Some Businesses Still Fruitful In East Harlem

Licking the honeydew juice off his fingers, Choco Real explains that, “You can’t get better quality and taste than this in the whole city.”

Real is referring to the melon he just purchased from his fruit vendor Ismail Howelader on East 116th Street and Second Avenue. He is just one of the many customers who agree that, as the economy weakens, business for local produce vendors on the streets of East Harlem remains steady because they provide services that make them stand out from their competitors.

Although market prices are rising, small produce vendors known as “fruterias” manage to provide cheaper prices, convenience and perks that larger supermarkets and local bodegas can’t match. At a time when food costs are soaring and people are reducing their spending habits, the services that the fruterias provide help the vendors stay in business.

“The main reason I come here is because I can get fresh cut fruit and vegetables and I don’t have to buy the entire thing,” says Veronica Castro of her nearby produce vendor on East 117th Street and Lexington Avenue.

Fruteria owner Felix Nivar cuts a chunk of a three-pound squash for Castro, weighs it, and then wraps it in plastic before she adds it to her grocery bag. He charges just $1 compared to the $4 she would have paid for the entire thing. Plus she isn’t forced to waste or buy extra food during an economic slowdown.

“Sometimes if I buy an entire squash, it will spoil and go to waste, so I’ll come here and I can get the exact amount I need,” explains Castro.

Castro, who has been shopping at Nivar’s stand since it opened in 1985, says she and her family patronize it “every single day” because the local bodegas and Pathmark are too expensive. Where a customer would pay $2.99 per pound for California tomatoes at Pathmark, the fruit vendors provide deals like 3 tomatoes for $2.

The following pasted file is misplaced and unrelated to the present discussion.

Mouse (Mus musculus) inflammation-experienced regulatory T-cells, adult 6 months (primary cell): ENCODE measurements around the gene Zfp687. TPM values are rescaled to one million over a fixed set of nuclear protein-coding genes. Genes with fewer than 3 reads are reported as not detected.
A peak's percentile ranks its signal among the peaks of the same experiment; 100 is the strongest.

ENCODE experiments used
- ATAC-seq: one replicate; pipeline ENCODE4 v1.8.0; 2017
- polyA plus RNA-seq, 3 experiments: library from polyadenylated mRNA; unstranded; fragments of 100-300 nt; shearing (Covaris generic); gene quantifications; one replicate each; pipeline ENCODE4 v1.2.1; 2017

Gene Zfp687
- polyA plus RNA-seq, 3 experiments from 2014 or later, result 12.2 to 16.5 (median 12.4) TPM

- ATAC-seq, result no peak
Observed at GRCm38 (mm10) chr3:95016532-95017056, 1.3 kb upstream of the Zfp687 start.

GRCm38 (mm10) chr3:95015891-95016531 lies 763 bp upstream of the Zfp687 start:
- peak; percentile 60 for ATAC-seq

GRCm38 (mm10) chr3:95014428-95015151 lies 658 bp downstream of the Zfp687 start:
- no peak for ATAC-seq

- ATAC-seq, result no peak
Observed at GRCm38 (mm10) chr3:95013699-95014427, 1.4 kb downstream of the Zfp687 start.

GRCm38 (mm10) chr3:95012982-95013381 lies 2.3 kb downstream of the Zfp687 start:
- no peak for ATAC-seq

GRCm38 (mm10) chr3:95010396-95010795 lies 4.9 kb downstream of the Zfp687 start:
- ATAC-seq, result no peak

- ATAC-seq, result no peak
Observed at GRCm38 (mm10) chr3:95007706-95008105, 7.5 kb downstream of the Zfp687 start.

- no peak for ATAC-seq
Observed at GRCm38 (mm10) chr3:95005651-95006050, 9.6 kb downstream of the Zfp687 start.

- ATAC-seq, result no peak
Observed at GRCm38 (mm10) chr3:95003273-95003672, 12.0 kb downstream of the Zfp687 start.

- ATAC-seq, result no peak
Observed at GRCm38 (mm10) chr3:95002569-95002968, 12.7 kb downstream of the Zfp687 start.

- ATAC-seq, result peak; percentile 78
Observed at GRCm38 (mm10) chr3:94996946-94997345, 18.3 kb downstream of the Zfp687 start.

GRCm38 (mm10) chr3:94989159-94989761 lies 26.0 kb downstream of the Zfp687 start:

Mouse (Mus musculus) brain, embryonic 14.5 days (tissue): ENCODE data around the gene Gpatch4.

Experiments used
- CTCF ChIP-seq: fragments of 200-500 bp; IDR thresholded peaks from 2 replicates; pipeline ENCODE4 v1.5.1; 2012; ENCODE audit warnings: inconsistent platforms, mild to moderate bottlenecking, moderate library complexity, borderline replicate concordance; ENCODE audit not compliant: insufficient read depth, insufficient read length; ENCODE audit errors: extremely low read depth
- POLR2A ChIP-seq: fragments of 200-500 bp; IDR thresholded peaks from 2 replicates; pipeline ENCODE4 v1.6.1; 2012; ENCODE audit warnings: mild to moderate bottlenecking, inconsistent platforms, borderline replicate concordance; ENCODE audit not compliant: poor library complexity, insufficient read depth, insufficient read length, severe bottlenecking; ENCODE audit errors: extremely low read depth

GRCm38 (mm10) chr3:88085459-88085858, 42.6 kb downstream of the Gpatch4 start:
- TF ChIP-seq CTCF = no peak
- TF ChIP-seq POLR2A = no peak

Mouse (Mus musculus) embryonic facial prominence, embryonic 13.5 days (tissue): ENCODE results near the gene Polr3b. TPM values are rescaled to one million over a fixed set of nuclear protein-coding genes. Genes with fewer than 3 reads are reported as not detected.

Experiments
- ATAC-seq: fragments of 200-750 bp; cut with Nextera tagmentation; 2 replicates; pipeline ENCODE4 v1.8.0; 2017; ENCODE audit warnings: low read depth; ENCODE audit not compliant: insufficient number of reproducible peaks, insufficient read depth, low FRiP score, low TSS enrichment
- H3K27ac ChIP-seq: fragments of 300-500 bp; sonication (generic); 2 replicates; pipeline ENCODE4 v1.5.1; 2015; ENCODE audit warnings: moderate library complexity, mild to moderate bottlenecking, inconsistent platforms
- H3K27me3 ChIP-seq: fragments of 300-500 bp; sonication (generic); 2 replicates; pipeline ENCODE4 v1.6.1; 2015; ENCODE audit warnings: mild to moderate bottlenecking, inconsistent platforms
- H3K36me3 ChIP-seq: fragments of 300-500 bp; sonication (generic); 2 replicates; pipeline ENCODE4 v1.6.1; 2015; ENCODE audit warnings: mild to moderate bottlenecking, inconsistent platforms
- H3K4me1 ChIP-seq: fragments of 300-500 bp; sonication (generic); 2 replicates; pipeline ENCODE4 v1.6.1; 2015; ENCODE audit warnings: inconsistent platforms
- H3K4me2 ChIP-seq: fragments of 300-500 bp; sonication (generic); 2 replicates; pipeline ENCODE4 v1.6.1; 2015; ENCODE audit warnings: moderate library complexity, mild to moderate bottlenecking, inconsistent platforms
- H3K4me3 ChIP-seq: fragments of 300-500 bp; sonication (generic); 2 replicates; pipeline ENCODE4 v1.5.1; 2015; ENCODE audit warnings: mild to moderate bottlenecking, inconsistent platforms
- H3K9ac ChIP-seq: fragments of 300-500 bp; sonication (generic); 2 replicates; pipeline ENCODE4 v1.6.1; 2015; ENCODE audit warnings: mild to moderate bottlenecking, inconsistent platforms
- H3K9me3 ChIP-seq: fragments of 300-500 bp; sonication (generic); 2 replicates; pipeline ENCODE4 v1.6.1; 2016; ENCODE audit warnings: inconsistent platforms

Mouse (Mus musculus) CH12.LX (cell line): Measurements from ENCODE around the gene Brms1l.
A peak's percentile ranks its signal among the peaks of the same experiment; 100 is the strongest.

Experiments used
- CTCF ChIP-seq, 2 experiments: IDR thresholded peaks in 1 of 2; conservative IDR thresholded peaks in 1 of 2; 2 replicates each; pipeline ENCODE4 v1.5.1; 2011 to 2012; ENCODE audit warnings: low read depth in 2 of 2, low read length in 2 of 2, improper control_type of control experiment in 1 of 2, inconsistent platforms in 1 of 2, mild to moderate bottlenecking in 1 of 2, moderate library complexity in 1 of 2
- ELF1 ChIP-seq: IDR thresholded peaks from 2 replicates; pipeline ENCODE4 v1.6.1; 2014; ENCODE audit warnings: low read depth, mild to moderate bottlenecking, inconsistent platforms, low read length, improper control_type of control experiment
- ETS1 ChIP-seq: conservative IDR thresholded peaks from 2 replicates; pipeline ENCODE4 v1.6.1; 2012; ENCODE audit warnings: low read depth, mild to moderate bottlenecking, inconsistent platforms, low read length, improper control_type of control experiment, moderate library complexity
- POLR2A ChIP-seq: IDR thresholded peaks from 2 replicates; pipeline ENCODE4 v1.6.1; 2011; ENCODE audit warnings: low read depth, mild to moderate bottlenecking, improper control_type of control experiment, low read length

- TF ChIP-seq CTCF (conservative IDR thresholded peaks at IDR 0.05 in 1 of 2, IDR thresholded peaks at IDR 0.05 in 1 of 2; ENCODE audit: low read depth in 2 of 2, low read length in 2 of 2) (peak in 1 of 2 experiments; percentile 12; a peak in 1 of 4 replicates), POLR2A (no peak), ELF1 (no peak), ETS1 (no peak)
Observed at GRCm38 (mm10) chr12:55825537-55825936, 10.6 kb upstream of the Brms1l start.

Recently, vendors have had to raise prices to cope with increasing costs. Where Nivar paid 50 cents a nectarine last summer, he is currently paying 75 cents. However, vendors have still managed to keep their prices lower than their larger competitors. Because they trek to large fruit markets like High Point Market in the Bronx as early as 4 a.m., vendors get the freshest selection of produce at wholesale cost. For example, Nivar pays $1 for a head of iceberg lettuce, and he is able to turn around and sell it at $1.25 for a profit. This same head of lettuce runs from $1.50 at the local bodega to $1.69 at the nearby Pathmark.

Nivar and other fruteria owners like Howelader, also offer specialty items, such as Dominican eggplant, and Haitian mangos, setting themselves apart from the retailers that often don’t offer these goods.

For residents like Omar Falcon, who want to pick up produce on their way home from work, convenience is also a major factor that keeps them shopping at the fruterias.

“It’s easy to shop here,” says Falcon at Nivar’s East 117th market. “I can pull up my car right here, get what I need on my way home, and the prices are very reasonable.”

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